She proved herself a fast boat giving us all we wanted to hold our own with steam and sail.
It beginning to get Foggy, fears were entertained that she might escape. We were now fast approaching Fort Morgan at the Mouth of Mobile Bay, and the Rebel seeing one of our Gun Boats on the Blockade at that place, thought it [good] policy to steer outward again, but that move was her last, for it enabled us to riddle her well with Starboard Battery and at 4 oclock she struck her colors, but not until Captain and crew had taken to small Boats and attempted to Fire the vessel. They were afterward picked up by the Gun Boat “South Carolina” and put in irons. The whole number of shots fired were 51, and most of them from Nine Inch Guns. . . . Steamers name [is] the “Magnolia” bound from New Orleans to Liverpool. Vessel and cargo valued at $200,000—so that our first prize is not so small.
We came back soon after putting a Prize Crew on board and are now at our old station mouth of the Mississippi. . . .
Bracing as this successful chase was, and satisfying as the prospect of prize money might be, even more exciting news arrived soon afterward. Because Charley had not yet had an opportunity to mail his letter, he added a postscript: A squadron of mortar schooners under the command of Commander David Dixon Porter had arrived. It was evident to everyone on board the Brooklyn that these strange craft, each armed with one giant 13-inch mortar amidships, were to act in concert with the blockading warships for an attempt on New Orleans itself.
To do that, the fleet would steam up the Mississippi to assail the two Rebel forts, Jackson and St. Philip, that guarded the southern approach to the city. The mortar schooners would lob their big shells onto the forts until they surrendered or were demolished, allowing oceangoing steam warships such as the Brooklyn to dash past them up to New Orleans.
It may have been the prospect of imminent action that contributed to a growing religiosity among the crew of the Brooklyn.
Monday Evening, March 3, 1863 [sic, actually 1862]
. . . Some of the Sailors have started a Prayer Meeting which is held in the “Cock Pit”on Thursday and Sunday evenings.2 Notwithstanding the[y] have met with all kinds of opposition from Several of the men (officers excepted) who cannot appreciate anything of the sort, their numbers has kept on steadily increasing.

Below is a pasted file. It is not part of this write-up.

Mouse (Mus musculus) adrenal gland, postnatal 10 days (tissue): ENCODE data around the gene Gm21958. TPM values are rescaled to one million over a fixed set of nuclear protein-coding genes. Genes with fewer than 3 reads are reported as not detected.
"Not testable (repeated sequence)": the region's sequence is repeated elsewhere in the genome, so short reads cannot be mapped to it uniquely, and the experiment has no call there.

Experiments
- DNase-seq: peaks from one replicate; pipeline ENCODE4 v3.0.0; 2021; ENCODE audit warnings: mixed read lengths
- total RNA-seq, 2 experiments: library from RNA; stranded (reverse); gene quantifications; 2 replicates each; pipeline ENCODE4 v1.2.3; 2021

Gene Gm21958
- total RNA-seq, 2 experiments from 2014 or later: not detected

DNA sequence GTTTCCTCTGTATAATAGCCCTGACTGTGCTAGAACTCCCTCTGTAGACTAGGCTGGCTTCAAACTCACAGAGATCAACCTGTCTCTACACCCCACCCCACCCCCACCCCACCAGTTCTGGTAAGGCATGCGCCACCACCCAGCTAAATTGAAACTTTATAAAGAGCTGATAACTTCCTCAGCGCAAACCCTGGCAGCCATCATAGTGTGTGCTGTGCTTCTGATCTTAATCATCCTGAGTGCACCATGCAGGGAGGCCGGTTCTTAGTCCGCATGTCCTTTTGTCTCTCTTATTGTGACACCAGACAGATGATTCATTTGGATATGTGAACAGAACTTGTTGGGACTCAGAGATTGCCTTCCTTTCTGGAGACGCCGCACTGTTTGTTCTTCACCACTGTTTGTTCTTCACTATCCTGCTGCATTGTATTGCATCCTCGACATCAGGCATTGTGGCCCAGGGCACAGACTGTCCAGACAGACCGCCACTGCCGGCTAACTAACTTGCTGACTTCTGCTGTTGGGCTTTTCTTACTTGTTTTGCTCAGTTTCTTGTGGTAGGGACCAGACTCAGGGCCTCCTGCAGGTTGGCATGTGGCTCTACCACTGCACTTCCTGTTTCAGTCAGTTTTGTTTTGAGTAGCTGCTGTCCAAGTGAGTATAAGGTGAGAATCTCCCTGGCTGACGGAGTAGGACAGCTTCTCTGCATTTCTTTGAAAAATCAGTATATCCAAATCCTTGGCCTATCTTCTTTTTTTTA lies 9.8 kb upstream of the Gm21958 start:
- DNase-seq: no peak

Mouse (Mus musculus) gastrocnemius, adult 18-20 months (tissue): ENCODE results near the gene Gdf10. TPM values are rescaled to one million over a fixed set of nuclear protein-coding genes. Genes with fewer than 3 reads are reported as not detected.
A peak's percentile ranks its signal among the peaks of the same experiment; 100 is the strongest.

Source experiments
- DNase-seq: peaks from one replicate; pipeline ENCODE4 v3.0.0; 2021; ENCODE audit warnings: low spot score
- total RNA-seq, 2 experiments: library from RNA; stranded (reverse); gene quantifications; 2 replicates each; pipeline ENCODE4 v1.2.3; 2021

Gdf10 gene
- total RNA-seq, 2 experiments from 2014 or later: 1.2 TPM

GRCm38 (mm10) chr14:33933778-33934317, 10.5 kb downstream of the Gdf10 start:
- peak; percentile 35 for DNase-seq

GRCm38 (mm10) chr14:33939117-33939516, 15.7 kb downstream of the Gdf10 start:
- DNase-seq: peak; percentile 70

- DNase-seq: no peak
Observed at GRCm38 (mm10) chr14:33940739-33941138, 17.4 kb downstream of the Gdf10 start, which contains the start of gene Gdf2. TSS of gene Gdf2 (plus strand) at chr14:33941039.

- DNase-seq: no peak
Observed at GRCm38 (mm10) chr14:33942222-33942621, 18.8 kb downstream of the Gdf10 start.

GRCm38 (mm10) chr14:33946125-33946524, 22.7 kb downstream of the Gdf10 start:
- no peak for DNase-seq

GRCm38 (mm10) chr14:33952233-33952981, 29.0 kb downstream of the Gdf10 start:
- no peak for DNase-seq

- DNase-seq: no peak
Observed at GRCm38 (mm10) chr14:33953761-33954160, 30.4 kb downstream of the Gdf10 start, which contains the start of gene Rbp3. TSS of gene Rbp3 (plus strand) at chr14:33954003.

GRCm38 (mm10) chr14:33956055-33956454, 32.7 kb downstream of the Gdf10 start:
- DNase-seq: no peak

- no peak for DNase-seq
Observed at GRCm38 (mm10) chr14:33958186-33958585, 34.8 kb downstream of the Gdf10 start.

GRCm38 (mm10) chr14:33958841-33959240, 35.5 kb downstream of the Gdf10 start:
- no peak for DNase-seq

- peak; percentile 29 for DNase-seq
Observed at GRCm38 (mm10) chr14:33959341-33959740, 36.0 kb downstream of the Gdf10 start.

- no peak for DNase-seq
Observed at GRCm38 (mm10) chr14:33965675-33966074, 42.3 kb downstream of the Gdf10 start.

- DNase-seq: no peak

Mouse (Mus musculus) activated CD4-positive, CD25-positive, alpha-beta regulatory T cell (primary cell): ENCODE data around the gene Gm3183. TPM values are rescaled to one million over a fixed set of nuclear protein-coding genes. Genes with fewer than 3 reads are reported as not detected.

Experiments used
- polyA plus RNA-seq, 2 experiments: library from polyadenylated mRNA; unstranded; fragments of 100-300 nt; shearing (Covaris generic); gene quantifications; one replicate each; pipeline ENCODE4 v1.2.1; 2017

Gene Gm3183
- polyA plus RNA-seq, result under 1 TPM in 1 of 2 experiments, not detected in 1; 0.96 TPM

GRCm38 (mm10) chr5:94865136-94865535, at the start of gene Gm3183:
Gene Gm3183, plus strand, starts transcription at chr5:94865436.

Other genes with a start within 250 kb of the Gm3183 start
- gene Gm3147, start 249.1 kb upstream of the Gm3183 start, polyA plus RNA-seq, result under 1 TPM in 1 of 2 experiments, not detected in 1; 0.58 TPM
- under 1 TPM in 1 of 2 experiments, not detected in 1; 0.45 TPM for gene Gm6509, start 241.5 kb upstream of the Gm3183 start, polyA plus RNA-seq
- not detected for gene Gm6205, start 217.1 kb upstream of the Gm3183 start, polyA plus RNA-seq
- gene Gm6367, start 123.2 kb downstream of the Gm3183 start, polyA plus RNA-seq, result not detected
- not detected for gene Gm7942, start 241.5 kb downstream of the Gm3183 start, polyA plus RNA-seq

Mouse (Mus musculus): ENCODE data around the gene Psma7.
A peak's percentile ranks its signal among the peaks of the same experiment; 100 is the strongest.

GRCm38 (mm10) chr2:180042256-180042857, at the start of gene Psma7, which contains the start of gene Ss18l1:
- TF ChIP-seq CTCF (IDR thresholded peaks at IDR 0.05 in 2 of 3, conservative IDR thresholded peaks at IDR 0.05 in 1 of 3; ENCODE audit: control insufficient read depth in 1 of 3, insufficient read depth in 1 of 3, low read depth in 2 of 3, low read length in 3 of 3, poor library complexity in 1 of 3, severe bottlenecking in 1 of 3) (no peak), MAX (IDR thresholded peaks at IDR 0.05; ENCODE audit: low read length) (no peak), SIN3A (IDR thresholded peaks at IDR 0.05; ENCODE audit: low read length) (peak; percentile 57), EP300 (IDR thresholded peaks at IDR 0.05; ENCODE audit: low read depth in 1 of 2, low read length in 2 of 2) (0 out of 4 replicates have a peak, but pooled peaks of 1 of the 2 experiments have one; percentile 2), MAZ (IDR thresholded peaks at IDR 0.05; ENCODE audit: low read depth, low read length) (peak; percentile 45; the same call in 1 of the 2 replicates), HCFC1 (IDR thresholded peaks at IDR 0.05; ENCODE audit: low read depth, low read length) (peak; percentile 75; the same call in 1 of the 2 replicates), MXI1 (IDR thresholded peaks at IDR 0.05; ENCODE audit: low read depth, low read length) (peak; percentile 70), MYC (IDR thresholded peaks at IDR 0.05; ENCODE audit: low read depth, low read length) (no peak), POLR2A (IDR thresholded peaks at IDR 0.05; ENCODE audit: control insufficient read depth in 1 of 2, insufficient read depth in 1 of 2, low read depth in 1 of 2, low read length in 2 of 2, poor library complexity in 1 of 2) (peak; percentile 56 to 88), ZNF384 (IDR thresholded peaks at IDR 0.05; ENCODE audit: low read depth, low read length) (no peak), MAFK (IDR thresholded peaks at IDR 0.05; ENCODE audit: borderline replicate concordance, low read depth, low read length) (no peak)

Last night having occasion to go down I found about 40 persons present. The meeting was conducted in as orderly a manner as would have done credit to many which are held on shore. Their singing interested me very much, the style of Hymns being those adapted to Seafaring men in particular. . . .
In March, Flag Officer David Glasgow Farragut, who was Porter’s older foster brother, arrived in his flagship, the Hartford. Destined to become America’s first admiral, Farragut knew that to assail New Orleans, he must first get his big warships over the sandbars at the various mouths of the river. But with the onset of war, those bars were no longer being dredged and the river channels had silted up.
Mississippi River, March 29/62
My Dear Parents,
Hoping soon to have a chance of sending off a Letter, I thought I might as well write it a few days before so that if steamer should come in I would not be in the lurch. . . .
March 7 Flag ship “Hartford,” Commodore Farragut, and Steamboat “Pensacola” arrived bringing the gratifying news of the capture of Fort Donelson and other previous Union victories.3 I can assure you those little items threw the whole crew into joyous spirits. By the “Hartford” we also learned that the long looked for Expedition against New Orleans was about to assume a significant shape and that the “Brooklyn” was to take a very prominent part.
The next day March 8th we weighed anchor and started to enter Pass [à l’Outre], but owing to small depth of water on Bar [we] got aground where we remained until [the] 10th when backing off, came to South West Pass 35 miles distant, in company with “Hartford.” Found at S.W. Pass frigate Colorado, Sloop of War Vincennes, and a small Brig. The next day we came over the Bar and anchored in 4 Fathoms [a] short distance ahead of Light Houses. March 14th we came up the River as far as Pilot Town and found the “Stars and Stripes” floating which had been planted the day before by “Hartford.” Next day in company with Flag Ship made an advance of some 10 miles and anchored at the Head of the Passes, or where the river branches off, at which point we now remaining company with Hartford and five Gun Boats. . . .
Hardly a day has passed but Rebels have sent a steamer round the Point, which is only five miles off on a reconnaissance excursion. March 19 about 40 Mortar Boats arrived also 3 Gun Boats which proceeded to rendezvous at Pilot Town. I think the Expedition will number as high as 60 sail and no doubt large number of troops will go from Ship Island so as to cut off their escape by the Lakes. And with Commodore Porter’s Mortar expedition down the River, New Orleans will be attacked on the Front, Flank, and Rear. But you must bear in mind, before we reach that city we will have some pretty heavy work to do. All along River they have no doubt erected small Batteries and Two Forts of no small size, one known to be heavily armed. All these obstacles must first be overcome and when you consider the River is only about a mile in width, it is not to be accomplished without some loss of Life. . . .